I was that kid who carried a backpack that was much too heavy because it was filled with binders of my latest masterpieces, each page handwritten on lined paper and inserted into a separate plastic sleeve. “Crystal, how many pages so far?” 42. “How about now?” 96. “How many now?” 217. My friends begged to be added as characters. They didn’t care if the story was about a princess who was now an orphan and running the streets. They didn’t mind that another was about a girl who gets lost in the woods while camping with her family and must learn to survive on her own.
They certainly didn’t notice I apparently had a thing for girls being badass and being able to fend for themselves.
Turns out, I would be able to relate to that more as an adult than I ever thought I would have to. But one thing remained my constant, and that was writing.
In keeping this—my love, my craft, the thing that occasionally causes me to forget to feed my sassy and independent young daughter—my constant, there were a few lessons I learned and feel would be handy pearls of wisdom for other writers.
4 Valuable Freelancing Lessons Learned
1: Be a Writer. No, seriously. BE a Writer.
If you’re going to walk around touting that you are a writer, you had better be a writer. Some fancy spoken words, and cute/handsome purple plaid scarf paired with and adorable/handsome gray pea coat and smart-looking glasses does not a writer make. Neither does someone who walks around whining all the time about how they just want to be a writer, but aren’t doing it. If you’re going to be a writer, BE a writer.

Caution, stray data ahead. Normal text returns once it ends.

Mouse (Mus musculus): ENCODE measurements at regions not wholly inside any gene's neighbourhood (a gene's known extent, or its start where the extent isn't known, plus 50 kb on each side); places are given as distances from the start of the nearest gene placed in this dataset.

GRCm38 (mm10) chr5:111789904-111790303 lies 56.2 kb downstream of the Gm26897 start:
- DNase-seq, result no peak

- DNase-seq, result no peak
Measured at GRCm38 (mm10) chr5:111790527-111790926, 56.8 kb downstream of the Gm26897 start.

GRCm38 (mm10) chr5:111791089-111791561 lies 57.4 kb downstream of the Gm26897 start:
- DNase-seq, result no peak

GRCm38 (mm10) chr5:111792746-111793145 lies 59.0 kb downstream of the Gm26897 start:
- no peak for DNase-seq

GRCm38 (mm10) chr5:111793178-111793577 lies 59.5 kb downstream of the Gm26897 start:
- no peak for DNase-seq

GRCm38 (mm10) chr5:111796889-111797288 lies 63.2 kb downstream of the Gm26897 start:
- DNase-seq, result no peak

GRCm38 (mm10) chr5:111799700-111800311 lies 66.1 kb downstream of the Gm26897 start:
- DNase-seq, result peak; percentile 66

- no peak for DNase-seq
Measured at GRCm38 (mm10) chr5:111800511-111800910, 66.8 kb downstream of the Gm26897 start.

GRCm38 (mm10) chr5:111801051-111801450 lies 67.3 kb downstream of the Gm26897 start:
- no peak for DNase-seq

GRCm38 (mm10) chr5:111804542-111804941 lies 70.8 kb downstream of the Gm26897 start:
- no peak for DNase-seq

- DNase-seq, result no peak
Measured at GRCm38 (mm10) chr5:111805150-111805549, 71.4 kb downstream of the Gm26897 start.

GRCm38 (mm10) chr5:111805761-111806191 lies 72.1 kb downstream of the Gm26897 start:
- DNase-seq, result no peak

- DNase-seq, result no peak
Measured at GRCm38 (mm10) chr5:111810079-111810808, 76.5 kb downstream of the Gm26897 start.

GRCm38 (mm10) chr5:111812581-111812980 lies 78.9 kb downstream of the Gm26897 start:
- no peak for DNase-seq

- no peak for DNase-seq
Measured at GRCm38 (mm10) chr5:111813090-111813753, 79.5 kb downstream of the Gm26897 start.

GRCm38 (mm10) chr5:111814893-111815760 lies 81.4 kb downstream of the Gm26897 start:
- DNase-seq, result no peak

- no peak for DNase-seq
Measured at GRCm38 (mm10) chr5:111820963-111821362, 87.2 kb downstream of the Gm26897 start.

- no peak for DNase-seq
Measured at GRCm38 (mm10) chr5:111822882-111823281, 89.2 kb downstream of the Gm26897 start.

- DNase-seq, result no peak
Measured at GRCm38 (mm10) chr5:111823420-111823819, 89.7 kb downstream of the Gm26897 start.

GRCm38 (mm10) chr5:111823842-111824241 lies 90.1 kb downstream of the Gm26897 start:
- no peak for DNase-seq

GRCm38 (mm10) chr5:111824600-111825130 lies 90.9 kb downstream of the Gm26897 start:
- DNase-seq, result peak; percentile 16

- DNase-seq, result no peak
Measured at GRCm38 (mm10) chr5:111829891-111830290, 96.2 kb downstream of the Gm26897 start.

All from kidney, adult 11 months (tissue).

Writers are neurotic. They are crazy people who have strange observations and even more entertaining opinions. (Don’t deny it!) We scribble ideas on envelopes and napkins, on parking tickets and on our children’s foreheads.
For the longest time, I knew in my gut that I was a writer, but I always pushed it off. I always tried to ignore it, but it was the one thing that NEVER went away. I could never stop writing, could never stop thinking about writing. Even still, I sometimes try to push it away. It doesn’t go away.
Why? Because I’m a writer.
Just own it already!
2: Tell People You’re a Writer, and then Explain What That Means